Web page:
Tsipi Keller was born in Prague, raised in Israel, studied in Paris, and now lives in the U.S. A fiction writer (short stories, novellas, novels) and a translator of Hebrew poetry into English, she’s the author of eleven books, and the recipient of several literary awards, including National Endowment for the Arts Translation Fellowships, and New York Foundation for the Arts Fiction grants. Her fiction is often characterized as literary/urban/noir, and her short stories and novel excerpts have appeared in journals and anthologies in the U.S. and abroad (in German, Romanian, and Hebrew translations).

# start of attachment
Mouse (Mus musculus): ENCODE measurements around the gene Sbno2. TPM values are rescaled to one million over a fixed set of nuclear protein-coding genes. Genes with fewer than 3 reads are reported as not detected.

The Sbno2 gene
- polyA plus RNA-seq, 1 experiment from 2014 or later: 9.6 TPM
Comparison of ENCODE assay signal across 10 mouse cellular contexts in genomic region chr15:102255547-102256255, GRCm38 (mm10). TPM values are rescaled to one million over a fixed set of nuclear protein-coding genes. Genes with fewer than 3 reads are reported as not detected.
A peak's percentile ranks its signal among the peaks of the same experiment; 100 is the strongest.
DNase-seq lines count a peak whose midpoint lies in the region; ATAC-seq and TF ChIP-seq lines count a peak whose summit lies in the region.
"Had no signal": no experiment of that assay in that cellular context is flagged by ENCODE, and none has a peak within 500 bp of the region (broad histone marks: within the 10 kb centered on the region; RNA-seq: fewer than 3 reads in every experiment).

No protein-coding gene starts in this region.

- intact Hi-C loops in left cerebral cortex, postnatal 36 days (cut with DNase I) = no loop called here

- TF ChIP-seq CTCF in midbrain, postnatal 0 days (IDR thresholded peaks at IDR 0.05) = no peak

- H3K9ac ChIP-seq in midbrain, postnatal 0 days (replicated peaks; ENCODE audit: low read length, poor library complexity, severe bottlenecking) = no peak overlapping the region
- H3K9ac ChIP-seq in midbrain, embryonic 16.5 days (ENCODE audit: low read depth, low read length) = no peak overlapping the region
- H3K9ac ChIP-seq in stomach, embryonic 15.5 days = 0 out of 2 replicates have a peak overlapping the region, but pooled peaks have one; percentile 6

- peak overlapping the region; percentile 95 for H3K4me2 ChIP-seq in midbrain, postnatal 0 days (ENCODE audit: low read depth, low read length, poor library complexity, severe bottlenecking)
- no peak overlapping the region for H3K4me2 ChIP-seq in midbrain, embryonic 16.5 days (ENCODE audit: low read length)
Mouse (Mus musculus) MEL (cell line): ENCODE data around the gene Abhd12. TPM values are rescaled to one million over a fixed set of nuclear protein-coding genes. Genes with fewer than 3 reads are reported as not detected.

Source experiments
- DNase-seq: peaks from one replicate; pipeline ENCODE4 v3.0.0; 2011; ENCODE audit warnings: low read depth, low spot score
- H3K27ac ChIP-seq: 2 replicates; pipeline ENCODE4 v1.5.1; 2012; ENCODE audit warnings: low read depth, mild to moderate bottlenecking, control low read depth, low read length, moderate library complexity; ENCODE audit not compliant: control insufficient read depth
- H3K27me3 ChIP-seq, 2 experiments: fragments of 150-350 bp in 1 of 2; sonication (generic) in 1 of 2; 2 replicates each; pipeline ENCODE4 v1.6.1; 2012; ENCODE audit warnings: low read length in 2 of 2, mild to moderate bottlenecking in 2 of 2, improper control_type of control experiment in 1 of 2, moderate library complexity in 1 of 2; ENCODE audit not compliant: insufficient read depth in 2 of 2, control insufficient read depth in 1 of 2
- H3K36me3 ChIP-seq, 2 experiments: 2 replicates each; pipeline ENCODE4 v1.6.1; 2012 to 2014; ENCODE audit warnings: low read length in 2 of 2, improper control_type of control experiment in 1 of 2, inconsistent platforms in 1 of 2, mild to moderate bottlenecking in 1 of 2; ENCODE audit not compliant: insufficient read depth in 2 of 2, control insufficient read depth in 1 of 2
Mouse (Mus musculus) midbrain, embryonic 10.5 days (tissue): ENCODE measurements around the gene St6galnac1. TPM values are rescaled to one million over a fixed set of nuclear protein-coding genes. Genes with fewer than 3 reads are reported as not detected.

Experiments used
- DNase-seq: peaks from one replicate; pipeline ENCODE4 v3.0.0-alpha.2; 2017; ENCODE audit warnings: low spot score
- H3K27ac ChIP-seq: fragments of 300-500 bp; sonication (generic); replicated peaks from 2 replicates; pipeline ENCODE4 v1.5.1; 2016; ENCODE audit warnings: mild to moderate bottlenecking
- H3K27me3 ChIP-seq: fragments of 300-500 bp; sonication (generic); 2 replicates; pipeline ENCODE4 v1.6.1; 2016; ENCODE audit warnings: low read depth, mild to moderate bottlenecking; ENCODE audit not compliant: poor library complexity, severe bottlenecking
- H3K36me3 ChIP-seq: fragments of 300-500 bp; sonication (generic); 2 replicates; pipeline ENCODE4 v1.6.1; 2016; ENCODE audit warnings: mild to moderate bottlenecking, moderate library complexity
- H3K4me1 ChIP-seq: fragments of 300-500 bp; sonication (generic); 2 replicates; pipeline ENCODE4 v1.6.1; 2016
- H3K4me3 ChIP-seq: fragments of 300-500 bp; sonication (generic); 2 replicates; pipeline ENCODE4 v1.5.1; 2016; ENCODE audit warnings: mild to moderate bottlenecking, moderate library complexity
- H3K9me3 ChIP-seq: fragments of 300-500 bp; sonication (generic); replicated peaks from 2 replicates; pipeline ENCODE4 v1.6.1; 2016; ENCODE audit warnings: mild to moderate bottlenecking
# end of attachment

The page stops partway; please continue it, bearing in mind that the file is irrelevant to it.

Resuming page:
She had a strange neighbor of an indeterminate age. He could be twenty, she thought, or maybe forty. She was new in the building, she had moved in a few months before, armed with fresh hopes, hopes that seemed to have materialized, except for this one neighbor who became a blot on her anticipated existence
This is it, then, the festivities, the high color, the bewildered spark of crowds. It's not what I've expected, but it'll do. I'm lucky to be here, I was invited, I didn't have to beg. That's one thing I'll never do, I'll never beg.